HARRISBURG - State Auditor General Jack Wagner called on legislators today to rewrite the state's five-year-old slots law to clarify what information should be shared among law enforcement agencies when a casino applicant is investigated.
The recommendation is designed to head off another case like one recently involving a Pocono casino owner who was accused of perjury only to have the charges dropped.
In a special performance audit, Wagner said that confusion over how a slots license was awarded to Louis DeNaples, and the public controversy that followed, has damaged public confidence in the Gaming Control Board and its process of background checks for casino licensees.
"The system simply must be fixed so that a situation like this does not occur in the future," he said, noting that the gaming board still has to issue two remaining casino licenses.
DeNaples was charged by Dauphin County prosecutors in January 2008 with four counts of perjury for allegedly lying about his ties to crime figures during interviews with regulators as he sought a license to open the Mount Airy Casino Resort.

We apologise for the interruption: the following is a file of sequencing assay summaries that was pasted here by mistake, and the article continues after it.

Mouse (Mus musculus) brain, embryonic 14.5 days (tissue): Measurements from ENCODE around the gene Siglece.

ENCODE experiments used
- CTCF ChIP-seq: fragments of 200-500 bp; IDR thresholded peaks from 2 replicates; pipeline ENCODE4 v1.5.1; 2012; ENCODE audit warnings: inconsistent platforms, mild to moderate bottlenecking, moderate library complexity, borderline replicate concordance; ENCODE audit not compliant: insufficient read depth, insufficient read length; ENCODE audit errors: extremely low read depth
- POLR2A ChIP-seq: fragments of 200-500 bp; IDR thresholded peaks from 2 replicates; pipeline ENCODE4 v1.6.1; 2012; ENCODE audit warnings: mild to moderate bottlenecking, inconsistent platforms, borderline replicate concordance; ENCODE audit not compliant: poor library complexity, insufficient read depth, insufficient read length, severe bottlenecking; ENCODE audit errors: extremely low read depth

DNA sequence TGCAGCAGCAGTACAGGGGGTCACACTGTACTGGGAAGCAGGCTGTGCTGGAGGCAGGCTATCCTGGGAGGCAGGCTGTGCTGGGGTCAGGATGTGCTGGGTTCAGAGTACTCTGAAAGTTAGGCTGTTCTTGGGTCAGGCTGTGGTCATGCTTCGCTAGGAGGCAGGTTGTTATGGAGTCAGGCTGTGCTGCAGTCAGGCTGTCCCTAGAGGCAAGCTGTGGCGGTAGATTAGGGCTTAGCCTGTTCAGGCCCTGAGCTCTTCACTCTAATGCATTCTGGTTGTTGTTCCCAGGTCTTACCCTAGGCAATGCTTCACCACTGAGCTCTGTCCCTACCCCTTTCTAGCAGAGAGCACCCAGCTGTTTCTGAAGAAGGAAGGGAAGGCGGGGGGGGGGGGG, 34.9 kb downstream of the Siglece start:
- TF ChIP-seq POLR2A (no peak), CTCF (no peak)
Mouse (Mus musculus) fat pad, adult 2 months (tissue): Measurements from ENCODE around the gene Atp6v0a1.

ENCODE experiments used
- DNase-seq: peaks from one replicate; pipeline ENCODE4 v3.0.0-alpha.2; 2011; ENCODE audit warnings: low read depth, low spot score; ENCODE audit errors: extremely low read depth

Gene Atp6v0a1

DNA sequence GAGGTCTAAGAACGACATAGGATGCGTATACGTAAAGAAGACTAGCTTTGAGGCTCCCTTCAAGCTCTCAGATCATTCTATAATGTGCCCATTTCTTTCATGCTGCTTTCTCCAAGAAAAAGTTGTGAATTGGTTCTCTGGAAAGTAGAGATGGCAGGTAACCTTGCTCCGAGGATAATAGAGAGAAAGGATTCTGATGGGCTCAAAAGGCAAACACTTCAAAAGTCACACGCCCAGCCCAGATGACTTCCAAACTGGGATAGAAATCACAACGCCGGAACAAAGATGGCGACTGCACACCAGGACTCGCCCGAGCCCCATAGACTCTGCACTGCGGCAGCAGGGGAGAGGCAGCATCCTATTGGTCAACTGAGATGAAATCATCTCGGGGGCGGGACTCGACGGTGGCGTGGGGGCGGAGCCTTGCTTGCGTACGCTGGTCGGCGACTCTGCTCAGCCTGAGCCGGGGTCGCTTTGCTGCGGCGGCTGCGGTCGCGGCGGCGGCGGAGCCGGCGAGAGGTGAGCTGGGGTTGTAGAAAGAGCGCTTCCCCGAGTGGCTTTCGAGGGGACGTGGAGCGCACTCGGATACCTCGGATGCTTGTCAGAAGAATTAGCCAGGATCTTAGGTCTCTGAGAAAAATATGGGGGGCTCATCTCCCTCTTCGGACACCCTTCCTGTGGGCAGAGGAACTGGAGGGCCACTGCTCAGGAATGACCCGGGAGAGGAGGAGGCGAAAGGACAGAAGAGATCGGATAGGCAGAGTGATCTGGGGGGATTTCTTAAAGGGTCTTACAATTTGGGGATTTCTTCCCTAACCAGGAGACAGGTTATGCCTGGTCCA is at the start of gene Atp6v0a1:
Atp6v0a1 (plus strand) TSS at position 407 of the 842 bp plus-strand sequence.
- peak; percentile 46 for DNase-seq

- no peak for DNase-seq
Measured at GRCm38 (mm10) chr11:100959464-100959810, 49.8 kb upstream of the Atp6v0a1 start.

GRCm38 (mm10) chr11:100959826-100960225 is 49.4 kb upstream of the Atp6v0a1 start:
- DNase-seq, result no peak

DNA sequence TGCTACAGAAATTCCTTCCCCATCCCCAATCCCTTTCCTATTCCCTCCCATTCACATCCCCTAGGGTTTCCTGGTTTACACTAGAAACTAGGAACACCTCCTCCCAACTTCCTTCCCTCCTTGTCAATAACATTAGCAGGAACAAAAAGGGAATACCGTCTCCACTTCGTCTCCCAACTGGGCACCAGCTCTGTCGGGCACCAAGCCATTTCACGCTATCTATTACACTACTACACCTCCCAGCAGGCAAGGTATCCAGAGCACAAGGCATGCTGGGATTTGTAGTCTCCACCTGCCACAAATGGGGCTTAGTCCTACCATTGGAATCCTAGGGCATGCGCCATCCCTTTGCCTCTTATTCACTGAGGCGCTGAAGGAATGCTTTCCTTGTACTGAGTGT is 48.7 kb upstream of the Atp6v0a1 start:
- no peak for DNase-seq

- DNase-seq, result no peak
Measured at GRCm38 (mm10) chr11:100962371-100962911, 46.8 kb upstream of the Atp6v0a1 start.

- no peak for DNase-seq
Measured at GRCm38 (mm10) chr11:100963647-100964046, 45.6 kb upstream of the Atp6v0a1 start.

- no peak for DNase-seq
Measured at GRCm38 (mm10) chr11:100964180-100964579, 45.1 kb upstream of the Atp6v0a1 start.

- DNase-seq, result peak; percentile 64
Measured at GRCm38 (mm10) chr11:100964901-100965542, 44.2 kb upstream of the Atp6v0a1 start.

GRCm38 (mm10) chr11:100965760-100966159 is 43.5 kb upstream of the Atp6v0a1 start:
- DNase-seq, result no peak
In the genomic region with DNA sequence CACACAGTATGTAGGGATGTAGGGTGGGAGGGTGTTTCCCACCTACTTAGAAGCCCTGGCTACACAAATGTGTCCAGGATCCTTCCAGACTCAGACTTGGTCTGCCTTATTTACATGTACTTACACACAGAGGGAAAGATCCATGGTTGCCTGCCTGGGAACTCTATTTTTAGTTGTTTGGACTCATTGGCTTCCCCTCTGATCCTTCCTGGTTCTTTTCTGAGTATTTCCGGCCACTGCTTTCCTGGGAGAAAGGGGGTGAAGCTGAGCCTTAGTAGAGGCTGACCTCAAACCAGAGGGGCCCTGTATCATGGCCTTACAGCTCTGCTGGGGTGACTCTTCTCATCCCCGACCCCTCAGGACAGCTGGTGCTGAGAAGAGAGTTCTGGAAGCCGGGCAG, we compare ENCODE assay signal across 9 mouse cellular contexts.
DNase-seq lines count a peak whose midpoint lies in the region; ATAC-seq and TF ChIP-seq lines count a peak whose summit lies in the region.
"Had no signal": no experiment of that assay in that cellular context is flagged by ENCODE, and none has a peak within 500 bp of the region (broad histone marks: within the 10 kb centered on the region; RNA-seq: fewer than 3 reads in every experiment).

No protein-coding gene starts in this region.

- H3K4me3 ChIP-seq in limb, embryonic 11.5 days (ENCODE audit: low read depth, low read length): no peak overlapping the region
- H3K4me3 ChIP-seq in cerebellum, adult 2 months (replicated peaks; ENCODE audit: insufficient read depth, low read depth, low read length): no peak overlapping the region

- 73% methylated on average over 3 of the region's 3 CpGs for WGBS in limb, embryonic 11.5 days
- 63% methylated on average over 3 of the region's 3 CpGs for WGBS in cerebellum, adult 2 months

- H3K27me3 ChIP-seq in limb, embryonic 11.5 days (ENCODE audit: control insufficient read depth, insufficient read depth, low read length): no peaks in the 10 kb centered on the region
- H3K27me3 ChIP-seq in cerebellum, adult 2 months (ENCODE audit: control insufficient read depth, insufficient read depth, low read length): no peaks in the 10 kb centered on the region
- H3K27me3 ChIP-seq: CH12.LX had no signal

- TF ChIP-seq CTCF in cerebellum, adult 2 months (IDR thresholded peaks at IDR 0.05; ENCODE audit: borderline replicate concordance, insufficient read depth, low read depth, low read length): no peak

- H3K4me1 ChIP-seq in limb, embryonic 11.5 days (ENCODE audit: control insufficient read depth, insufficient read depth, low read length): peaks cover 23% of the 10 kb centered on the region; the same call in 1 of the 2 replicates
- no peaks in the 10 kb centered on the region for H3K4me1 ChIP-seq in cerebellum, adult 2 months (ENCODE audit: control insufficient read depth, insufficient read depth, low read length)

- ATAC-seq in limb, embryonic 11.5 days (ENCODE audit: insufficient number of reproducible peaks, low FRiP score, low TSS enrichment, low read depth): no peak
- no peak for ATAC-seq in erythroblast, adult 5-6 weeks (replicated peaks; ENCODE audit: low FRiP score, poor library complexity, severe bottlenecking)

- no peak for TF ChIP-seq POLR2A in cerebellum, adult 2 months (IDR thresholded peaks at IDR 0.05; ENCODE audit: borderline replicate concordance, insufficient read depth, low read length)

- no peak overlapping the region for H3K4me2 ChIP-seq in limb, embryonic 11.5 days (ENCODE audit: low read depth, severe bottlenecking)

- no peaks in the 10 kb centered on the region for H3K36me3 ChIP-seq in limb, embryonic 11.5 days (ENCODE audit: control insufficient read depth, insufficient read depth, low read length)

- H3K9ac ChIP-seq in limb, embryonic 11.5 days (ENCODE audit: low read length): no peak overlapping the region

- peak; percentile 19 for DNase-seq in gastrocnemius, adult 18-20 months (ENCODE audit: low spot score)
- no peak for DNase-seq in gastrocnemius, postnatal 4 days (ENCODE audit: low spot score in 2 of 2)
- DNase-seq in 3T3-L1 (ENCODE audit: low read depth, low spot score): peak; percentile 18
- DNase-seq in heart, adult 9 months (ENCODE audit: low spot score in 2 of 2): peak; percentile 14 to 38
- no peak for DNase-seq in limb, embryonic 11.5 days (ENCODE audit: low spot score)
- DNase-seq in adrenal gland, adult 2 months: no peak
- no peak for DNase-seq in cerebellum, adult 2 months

Prosecutors dropped the charges in mid-April in a deal that had DeNaples turn over ownership of the casino to his daughter.
The state's slots law designates the gaming board's Bureau of Investigations and Enforcement as a "criminal justice agency."
But, the Pennsylvania State Police and the FBI do not recognize that designation. As a result, state police commanders, who had suspected DeNaples lied to the gaming board, did not share those suspicions with investigators before the board approved his license in December 2006.
The audit recommends that the gaming board "take the lead in seeking an immediate legislative change to clarify and better define the roles of all entities involved in sharing investigative information."
Said Wagner, "Jurisdictional gray areas must be eliminated to reassure the public that Pennsylvania's gaming industry is the cleanest and most professional in the nation."
The audit fell short of making specific recommendations on how to accomplish that. But in an interview today, Wagner said he supported legislation - backed by a group of House and Senate Republicans, Dauphin County prosecutors and even Gov. Rendell - that would hand over the background checks to the state police or the Attorney General's Office.
Gaming board spokesman Doug Harbach said the agency stands behind the work of its investigative division.
Out of 27,000 background investigations of prospective casino owners, vendors and employees, he said, "only a couple have even been called into question."
"We know that they are working effectively," he added, "and the proof is in those numbers."